Fear and Freedom

In his book Ideas Have Consequences, Richard Weaver remarked that modern man has the look of the hunted.  We are, essentially, frightened little sheep.  It wouldn’t seem that this is obvious until the contemporary state of mind is studied carefully.  After all, most of us are egotists who walk around congratulating ourselves for our generosity and courage, and if we are not congratulating ourselves, we are worshipping the military or the police, which is the domestic military force.  Today we look upon such violence and thuggery as manly, as somehow heroic.   

The interesting thing about all this bravado is that it is based on a caricature of real manliness; it is machismo, not masculinity.  Note well that the Latin word for virtue, virtus, comes from the word vir, which means “man,” i.e. the adult male.  We do not experience much virtus these days; we are more like de-clawed cats who, in their powerlessness, hiss and bite endlessly out of fear.  Anyone who is unconvinced of this needs only to examine the priorities of our society and the government.

Consider, most especially, the rapidity with which most will willingly, even happily, forfeit their individual freedoms in order to be “safe.”  This lunacy is not only based on a false apprehension of how the world works—safety, after all, is an illusion, ultimately—but also, what is worse, on a faulty mindset, a paradigm that lacks courage, that is gutless.  For all of our technology, for all of our wealth and knowledge, we contemporary men are gigantic wimps who are afraid of risks, afraid to die.  

This cowardliness becomes more and more obvious every day.  It is more than clear by now that the government benefitted much more than the terrorists did from the attacks in 2001.  Encroachments upon the rights and privacy of citizens that were once unthinkable are now considered routine necessities, and entirely too many people are dumb enough to be grateful for these evils—the Patriot Act, warrantless wiretapping, “preventive” war, and the like.  The Cold War-style fear mongering over North Korea fits in nicely with all of this.  The stupidity that goes along with cowardliness always seems to assume that the enemy is “out there” somewhere, rather than seeing the truth that the enemy is human nature itself, that we are all bumbling co-partners in the comedy of life.  This mindset makes it quite easy for the government to distract the sheep.  

More recently, we’ve had the Swine Flu hullaballoo.  Now it is always possible that diseases can mutate and turn into something serious, but so far nothing of that sort has happened in this case, and thus far scientists do not think that this present H1N1 virus has the necessary ingredients to become a horror like the Spanish Flu of 1918 did.  (This leaves aside, of course, all the compelling information which has it that the Spanish Flu, due to human, i.e. government, intervention, was much worse than it ever would have been on its own.)  Despite the fact that panic attacks over this bug are hardly justified at this time, the CDC and the Department of Homeland Security are doing their best to keep us from sleeping at night.  What could possibly be a more comical illustration than this that most government departments spend their days trying to justify their own existence?  In spite of the fact that, on this subject, common sense seems to obtain with an encouraging portion of the population, the fear begotten from this as-yet non-issue will be used to increase the size, scope, power, and tyranny (but I repeat myself) of the government.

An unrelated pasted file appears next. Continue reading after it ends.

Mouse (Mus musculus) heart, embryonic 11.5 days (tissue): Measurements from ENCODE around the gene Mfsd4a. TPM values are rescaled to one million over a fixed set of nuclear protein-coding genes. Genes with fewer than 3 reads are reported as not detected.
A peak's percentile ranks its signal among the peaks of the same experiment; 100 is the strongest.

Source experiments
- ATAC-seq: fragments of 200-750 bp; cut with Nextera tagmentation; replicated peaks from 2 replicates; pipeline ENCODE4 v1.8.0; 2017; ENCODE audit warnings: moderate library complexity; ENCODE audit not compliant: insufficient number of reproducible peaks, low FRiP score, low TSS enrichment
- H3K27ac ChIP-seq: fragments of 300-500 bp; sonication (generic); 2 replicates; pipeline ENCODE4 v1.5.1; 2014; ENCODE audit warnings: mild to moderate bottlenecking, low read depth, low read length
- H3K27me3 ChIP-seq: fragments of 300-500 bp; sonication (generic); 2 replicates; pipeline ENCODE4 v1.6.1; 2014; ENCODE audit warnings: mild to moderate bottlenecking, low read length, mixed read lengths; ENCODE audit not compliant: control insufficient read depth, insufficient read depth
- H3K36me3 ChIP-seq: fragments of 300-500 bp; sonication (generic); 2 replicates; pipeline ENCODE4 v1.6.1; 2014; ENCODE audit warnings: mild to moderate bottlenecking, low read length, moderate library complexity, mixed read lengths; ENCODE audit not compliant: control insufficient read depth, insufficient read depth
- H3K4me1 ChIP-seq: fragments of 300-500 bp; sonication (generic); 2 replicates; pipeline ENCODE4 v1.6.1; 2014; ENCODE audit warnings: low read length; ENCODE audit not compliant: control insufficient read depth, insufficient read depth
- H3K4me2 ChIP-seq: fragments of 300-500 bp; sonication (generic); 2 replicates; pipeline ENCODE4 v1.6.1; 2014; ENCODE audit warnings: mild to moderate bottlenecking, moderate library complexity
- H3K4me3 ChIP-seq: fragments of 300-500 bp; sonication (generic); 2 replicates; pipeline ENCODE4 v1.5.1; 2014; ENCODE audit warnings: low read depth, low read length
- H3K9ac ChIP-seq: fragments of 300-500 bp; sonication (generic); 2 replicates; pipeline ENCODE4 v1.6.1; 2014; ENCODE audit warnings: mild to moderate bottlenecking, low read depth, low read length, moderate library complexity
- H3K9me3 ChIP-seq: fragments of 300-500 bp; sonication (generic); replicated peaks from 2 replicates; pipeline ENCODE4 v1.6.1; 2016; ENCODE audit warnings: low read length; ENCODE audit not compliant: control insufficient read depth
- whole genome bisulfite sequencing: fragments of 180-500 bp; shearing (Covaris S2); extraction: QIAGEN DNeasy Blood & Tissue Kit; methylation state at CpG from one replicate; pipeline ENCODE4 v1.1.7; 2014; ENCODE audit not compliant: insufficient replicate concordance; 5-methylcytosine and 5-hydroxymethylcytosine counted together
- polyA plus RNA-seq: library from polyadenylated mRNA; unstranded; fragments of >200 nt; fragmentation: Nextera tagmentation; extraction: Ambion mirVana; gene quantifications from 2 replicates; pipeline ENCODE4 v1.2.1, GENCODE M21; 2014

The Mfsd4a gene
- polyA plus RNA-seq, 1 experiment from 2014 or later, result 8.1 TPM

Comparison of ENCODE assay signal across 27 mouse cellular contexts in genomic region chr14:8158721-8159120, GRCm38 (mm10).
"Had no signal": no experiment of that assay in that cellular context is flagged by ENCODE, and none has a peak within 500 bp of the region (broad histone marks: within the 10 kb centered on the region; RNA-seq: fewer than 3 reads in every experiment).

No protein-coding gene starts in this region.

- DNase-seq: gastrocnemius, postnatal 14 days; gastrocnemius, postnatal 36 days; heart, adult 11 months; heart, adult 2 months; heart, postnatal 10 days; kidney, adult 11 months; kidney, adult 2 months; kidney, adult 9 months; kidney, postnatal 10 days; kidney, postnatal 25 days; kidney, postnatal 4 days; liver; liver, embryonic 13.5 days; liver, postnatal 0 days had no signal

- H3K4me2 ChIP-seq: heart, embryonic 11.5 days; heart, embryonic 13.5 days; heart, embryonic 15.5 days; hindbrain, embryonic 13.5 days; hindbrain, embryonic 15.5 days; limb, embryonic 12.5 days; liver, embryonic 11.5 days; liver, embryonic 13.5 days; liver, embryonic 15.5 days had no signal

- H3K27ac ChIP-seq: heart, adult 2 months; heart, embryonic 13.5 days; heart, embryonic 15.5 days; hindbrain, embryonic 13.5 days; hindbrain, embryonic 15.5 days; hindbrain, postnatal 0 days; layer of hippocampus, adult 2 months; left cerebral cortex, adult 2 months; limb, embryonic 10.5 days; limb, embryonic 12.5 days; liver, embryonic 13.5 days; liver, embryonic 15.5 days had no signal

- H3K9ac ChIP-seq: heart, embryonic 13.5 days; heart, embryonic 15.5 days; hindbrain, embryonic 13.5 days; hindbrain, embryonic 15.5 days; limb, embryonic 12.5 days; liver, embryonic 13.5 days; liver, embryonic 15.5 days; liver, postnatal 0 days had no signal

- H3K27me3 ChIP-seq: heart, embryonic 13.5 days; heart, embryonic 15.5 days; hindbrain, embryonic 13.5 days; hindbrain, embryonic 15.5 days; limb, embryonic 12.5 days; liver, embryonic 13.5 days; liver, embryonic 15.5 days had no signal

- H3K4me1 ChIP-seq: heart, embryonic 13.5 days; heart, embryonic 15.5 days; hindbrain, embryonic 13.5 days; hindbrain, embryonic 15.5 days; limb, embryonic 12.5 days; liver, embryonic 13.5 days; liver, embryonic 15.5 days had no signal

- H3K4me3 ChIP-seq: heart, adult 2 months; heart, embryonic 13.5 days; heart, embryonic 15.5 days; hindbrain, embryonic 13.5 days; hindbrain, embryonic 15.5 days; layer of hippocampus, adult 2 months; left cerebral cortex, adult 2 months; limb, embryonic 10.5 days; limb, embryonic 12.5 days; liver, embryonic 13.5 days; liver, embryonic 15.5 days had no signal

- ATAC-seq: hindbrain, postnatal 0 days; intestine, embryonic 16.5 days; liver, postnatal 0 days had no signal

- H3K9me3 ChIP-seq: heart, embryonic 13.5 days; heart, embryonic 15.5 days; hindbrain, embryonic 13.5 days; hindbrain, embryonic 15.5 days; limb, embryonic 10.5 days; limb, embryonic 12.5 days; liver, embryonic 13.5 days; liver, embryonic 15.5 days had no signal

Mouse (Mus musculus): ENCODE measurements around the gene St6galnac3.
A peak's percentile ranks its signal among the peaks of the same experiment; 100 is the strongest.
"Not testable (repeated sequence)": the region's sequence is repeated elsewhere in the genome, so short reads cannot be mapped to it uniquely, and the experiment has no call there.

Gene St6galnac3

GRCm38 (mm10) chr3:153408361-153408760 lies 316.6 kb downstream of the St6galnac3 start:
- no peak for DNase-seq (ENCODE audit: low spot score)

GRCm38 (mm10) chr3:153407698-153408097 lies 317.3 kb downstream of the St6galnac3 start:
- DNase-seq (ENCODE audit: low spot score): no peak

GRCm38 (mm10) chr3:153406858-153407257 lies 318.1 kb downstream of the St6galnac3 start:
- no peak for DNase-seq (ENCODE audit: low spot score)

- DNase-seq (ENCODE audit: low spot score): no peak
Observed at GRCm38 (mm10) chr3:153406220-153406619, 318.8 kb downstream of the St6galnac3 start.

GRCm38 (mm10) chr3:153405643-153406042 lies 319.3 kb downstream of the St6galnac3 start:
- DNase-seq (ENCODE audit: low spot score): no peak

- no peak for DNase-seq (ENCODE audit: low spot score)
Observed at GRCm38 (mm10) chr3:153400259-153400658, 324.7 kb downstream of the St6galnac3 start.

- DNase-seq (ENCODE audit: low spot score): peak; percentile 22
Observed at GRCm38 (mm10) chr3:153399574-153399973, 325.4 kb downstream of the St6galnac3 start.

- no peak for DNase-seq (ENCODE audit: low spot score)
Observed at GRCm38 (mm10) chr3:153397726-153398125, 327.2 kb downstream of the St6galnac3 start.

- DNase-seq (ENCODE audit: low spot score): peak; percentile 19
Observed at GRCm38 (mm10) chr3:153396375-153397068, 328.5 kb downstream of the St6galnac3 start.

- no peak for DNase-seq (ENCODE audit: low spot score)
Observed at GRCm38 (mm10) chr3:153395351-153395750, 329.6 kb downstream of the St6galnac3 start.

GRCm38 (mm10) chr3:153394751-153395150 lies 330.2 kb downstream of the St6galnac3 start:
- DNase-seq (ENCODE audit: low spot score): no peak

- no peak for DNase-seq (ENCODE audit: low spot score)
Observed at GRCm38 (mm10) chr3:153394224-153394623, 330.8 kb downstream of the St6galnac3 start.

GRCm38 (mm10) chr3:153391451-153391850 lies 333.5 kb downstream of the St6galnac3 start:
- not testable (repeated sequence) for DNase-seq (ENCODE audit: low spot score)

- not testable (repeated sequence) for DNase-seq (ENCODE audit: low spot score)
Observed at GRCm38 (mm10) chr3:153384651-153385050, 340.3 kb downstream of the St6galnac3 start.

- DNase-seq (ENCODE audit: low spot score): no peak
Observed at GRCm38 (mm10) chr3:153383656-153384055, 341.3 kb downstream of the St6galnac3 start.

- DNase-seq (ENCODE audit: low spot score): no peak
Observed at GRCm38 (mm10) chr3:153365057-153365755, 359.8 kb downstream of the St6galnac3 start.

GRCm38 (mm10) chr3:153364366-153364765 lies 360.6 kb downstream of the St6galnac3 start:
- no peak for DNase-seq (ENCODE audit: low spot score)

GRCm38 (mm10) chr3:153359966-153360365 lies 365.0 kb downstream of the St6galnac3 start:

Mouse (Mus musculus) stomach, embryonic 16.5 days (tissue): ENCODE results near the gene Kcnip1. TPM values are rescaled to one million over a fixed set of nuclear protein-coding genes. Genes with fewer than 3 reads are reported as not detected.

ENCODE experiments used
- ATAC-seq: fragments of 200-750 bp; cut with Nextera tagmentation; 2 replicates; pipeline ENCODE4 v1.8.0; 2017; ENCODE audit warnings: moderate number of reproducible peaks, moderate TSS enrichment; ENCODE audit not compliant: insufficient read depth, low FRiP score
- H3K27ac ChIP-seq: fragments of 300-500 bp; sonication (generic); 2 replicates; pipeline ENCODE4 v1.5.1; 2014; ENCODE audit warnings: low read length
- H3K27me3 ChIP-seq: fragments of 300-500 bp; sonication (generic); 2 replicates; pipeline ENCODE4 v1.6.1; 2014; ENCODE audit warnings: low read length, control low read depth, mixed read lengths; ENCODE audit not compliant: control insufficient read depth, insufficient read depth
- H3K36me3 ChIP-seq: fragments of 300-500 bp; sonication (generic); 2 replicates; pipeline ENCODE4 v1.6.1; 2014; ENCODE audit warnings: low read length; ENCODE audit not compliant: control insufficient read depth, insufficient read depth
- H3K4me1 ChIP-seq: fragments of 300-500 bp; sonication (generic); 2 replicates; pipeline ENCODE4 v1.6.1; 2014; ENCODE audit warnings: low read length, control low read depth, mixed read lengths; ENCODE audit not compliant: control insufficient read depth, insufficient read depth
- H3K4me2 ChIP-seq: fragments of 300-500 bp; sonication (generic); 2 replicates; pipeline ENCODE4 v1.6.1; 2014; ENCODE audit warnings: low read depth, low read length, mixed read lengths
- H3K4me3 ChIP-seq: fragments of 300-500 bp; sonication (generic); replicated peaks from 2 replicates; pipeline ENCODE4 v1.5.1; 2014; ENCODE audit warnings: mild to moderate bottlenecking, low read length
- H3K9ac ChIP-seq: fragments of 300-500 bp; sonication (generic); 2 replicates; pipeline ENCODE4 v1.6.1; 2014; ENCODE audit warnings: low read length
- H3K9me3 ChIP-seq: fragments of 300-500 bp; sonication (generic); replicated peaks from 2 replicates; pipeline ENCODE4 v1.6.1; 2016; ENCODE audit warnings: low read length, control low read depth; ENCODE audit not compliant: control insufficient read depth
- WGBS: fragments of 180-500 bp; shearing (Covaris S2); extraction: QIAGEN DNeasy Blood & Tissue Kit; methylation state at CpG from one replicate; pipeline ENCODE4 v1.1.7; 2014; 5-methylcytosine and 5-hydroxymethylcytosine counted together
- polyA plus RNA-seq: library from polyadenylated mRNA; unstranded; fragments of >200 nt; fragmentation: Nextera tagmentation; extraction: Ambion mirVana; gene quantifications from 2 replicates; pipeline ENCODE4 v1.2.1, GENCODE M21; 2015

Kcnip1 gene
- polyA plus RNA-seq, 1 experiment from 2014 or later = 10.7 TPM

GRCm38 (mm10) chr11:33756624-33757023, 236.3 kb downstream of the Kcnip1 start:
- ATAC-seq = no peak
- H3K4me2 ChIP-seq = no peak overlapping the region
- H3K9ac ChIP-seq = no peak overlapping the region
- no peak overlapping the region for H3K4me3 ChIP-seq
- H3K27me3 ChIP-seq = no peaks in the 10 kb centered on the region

This is all a strange thing, isn’t it?  I thought we modern men were tough?  It would seem that, rather than being tough, courageous, or virtuous, that we are simply violent.  We seek to crush whatever it is we fear with immediate force.  It was this fear that motivated the bombings of Dresden, Hiroshima, and Nagasaki in 1945;  it was this fear that took away many of our freedoms in the early portion of this decade; and it is this fear which will continue to keep mankind under the thumb of Leviathan.

We are, in short, afraid to die.  We expect everything to go our way, and we despise adversity.  This attitude is not conducive to true freedom.  Anything worth having is a risk, and this is true for freedom as well.  Without the courage to face life’s hardships, we will forever be prisoners.  We will be animals, not viri.  Manliness will be absent.  

“If a man hasn’t discovered something that he will die for, he isn’t fit to live.”—Martin Luther King, Jr.

“Give me liberty or give me death.”—Patrick Henry

“Those who would give up Essential Liberty to purchase a little Temporary Safety, deserve neither Liberty nor Safety.”—Benjamin Franklin

These sayings would seem to many to be empty rhetoric, but really they are statements of practical truth.  If you insist on being a wimp, then expect to be a serf.


One Response

  1. […] will never be able to thrive without their leadership.  Only from our fathers can we learn the vir-tue that chooses eggs over scorpions, competence over egoism, reverence instead of contempt, and […]

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